One of the most in-demand jobs in the nation, nurses also earn some of the highest salaries. RNs make a median annual salary of $70,000, according to the Bureau of Labor Statistics (BLS), with the need for nursing professionals projected to grow 15% by 2026. Many entry points exist for those interested in nursing, including earning an ADN or BSN degree. A master of science in nursing (MSN) can help those seeking to hone their skills and increase earning potential.
An MSN program can allow registered nurses to move their careers forward in significant ways and may even open doors for advanced job opportunities. Not only does an MSN provide opportunities to assume clinical roles beyond those available for BSN holders, but it also qualifies nurses to enter management, administrative positions, or roles in research or education. While RNs report earning lucrative annual salaries, taking the time to earn an MSN in a specialized field can greatly increase that earning power. In fact, MSN graduates average an annual salary of $92,000, according to PayScale.
Generally, earning an MSN takes two years for completion. Many, but not all, schools require nurses to hold a BSN in order to enroll in the program. These programs consist of traditional coursework and clinical training that help create a solid foundation of experience and knowledge.
The following list includes some of the best paying positions for a nurse with a master of science in nursing.
1. Nurse Consultant
Also known as a legal nurse consultant or LNC, nurse consultants provide expert analysis, evaluation, and opinions on cases, claims, and trials within the legal arena. This position requires a specialized understanding of patient records, healthcare regulations and policies, and medical terminology. Law offices, insurance companies, pharmaceutical companies, and hospitals all employ the services of RNs with expertise in legal nursing.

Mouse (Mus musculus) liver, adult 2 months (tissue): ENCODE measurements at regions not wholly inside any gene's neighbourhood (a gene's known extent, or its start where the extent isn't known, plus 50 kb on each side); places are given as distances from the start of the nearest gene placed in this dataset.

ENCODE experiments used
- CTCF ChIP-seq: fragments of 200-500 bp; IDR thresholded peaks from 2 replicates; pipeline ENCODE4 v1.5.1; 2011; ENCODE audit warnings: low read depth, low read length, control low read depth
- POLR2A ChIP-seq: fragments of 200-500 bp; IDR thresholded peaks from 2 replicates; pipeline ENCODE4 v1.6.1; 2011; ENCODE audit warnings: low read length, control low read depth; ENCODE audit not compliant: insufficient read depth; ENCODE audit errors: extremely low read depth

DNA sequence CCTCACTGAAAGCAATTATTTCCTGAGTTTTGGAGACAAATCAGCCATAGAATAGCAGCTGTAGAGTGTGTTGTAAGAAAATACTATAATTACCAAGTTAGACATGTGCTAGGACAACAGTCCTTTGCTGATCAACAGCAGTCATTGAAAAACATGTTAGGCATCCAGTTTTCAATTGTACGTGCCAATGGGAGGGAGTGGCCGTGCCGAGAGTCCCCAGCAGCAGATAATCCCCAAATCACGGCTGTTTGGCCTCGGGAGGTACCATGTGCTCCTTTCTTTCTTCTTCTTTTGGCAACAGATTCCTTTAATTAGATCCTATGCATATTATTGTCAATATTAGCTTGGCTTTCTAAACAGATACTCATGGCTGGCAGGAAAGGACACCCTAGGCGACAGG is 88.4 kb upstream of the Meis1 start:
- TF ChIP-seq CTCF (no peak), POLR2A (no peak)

Median Annual Salary: $78,684
2. Research Nurse
Clinical research nurses carry out research and gather findings related to medications, treatments, and possible cures. Trained in both quantitative and qualitative research methods, research nurses often lead clinical trials and medical case studies on diseases, disorders, and treatment plans. Research RNs possess a strong background in research, data analysis, and writing.
Median Annual Salary: $73,395
3. Nurse Educator
Nurse educators are RNs with advanced degrees qualified to teach nursing students at the postsecondary level. They help design, implement, and revise curricula for nursing education programs, playing a pivotal role in the growth and quality of the field. Nurse educators work at colleges and universities, teaching hospitals, laboratories, and clinical settings. Most nurse educators who teach at the university level hold a doctorate.
Median Annual Salary: $73,710
4. Nurse Administrator
Nurse administrators oversee the delivery of patient care within a healthcare setting, such as a hospital, clinic, or medical center. Nurse administrators take charge of entire facilities, whereas nurse managers focus on a specific nursing unit or department. In addition to delivering quality healthcare, nurse administrators help develop policies and procedures, manage staff, and oversee finances and resources.
Median Annual Salary: $85,635
5. Advanced Nurse Practitioner
Advanced nurse practitioners (APRNs) hold an advanced degree in nursing, such as an MSN or DNP, with training in one of four recognized APRN roles: nurse practitioner (NP), certified nurse midwife (CNM), certified registered nurse anesthetist (CRNA), or clinical nurse specialist (CNS). APRNs can also obtain further NP specialization in acute care, family care, adult-gerontology, emergency care, neonatal, pediatrics, women’s health, or psychiatric care.
Median Annual Salary: $93,335